An exhibition of two dozen sculptural images has been launched at the Johann Georg Pinsel Museum of Sacred Baroque Sculpture and, according to director of the Lviv Art Gallery Taras Vozniak, it should be seen as a kind of dialog between the genius of the late Baroque and Rococo, who lived and worked in the mid-18th century, and our Modernist contemporary. “Some people may reject this direct ‘collision’ of such different styles, others will give it a think, while others yet will be really delighted,” Vozniak said at the opening of the exhibition and added that the ongoing “dialogic” display was a “trial balloon” before the next exhibition which would involve the Lviv Art Gallery and be held in Antwerp (Belgium) and where the works of Pinsel, Michelangelo Merisi da Caravaggio, and Georges de La Tour would be presented side by side.
Mykhailo Dzyndra (born on November 8, 1921, died on September 8, 2006) was a Modernist painter, graphic artist, and sculptor. He was born in the village of Demnia, located in the Mykolaiv raion of the Lviv oblast. Dzyndra learned the three-dimensional plastic art at the Lviv Industrial Art School, taught by the masterly sculptors Bohdan Mukhin and Ivan Severa. His own creative career started in exile in early 1948, as the sculptor frequently exhibited his works at Ukrainian collective exhibitions in Germany and the US.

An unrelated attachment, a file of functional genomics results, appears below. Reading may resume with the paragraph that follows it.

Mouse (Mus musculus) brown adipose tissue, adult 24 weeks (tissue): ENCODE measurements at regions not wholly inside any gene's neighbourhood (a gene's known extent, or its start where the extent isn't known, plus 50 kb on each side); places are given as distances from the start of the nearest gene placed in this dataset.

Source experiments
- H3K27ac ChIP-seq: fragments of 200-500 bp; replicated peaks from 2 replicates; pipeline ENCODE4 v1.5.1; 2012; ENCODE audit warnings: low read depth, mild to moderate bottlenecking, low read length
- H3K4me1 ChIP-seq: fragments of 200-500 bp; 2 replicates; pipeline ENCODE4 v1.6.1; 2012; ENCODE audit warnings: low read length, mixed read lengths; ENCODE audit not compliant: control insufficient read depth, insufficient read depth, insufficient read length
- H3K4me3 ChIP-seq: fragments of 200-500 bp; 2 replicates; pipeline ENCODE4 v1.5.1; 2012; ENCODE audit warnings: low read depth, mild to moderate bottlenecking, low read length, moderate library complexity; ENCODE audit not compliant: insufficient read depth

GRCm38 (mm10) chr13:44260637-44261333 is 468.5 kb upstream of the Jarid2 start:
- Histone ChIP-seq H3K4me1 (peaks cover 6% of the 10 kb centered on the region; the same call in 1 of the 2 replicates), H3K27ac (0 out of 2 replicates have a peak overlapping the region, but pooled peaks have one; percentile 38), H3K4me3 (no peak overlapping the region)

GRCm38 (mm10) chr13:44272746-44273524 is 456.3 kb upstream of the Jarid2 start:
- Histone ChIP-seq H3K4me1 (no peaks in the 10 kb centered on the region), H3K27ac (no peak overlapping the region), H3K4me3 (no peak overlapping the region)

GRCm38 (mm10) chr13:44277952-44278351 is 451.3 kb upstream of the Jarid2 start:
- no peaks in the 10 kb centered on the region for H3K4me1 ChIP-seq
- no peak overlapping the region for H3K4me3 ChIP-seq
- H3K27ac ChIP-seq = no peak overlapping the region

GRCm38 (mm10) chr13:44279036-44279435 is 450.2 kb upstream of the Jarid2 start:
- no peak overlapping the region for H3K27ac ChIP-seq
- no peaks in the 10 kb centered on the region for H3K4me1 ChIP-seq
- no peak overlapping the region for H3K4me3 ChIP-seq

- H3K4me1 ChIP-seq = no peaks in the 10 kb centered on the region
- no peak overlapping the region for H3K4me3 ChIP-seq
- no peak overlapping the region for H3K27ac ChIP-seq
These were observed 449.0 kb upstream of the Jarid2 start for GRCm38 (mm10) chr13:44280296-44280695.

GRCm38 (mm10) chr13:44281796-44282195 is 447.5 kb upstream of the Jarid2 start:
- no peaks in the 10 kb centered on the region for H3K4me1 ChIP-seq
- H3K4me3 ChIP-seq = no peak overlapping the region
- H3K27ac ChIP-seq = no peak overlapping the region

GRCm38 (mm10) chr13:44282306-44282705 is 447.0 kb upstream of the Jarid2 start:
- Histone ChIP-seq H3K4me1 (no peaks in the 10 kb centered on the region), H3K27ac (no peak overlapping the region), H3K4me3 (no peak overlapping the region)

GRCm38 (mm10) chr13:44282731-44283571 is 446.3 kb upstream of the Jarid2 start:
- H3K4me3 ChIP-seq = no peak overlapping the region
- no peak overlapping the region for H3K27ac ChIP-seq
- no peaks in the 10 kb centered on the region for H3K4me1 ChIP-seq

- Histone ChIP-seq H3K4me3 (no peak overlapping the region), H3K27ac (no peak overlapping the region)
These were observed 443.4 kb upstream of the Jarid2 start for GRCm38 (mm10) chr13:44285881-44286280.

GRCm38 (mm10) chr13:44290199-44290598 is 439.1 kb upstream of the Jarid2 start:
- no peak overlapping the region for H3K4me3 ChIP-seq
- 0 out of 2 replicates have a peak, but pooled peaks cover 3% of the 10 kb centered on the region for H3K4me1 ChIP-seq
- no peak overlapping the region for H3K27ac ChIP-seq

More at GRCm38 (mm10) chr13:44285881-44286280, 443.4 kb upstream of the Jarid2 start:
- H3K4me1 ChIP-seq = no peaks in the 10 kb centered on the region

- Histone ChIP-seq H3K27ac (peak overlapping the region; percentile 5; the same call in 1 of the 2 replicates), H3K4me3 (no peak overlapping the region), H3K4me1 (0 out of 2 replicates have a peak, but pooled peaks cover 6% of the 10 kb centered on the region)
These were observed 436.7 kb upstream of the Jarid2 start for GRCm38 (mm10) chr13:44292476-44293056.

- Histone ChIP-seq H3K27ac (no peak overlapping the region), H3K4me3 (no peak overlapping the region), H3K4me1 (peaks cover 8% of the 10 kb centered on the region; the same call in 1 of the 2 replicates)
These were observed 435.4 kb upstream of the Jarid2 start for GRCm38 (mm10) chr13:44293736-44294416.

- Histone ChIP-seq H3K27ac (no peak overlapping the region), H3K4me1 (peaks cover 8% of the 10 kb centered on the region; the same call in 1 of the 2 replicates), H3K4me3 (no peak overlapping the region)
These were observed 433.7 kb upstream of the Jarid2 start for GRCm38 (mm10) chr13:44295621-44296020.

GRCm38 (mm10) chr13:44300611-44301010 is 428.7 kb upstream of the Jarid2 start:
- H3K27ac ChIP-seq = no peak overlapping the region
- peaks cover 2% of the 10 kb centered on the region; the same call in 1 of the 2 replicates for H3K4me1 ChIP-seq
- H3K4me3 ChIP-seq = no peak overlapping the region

The artist returned to the homeland after independence, and not empty-handed either: he donated all his creative treasure to Ukraine, amounting to over 800 (!) sculptures, and not only them, as he also built a structure to house the museum with an area of 1,409 square meters. Thus, the Dzyndra Museum of Modern Art was opened in Briukhovychi near Lviv as a branch of the Art Gallery. It is cared for by the artist’s widow Sofia Dzyndra. By the way, the Dzyndra Museum is the only museum of modern sculpture in Ukraine, displaying a huge collection of works of abstract art, including sculptures of plastic associations, abstract forms, and relief portraits.
A small bit of Dzyndra’s colossal legacy will be exhibited at the Pinsel Museum until August 31. Meanwhile, those who have grown interested in the work of the Master are welcome to visit the unique museum in Briukhovychi.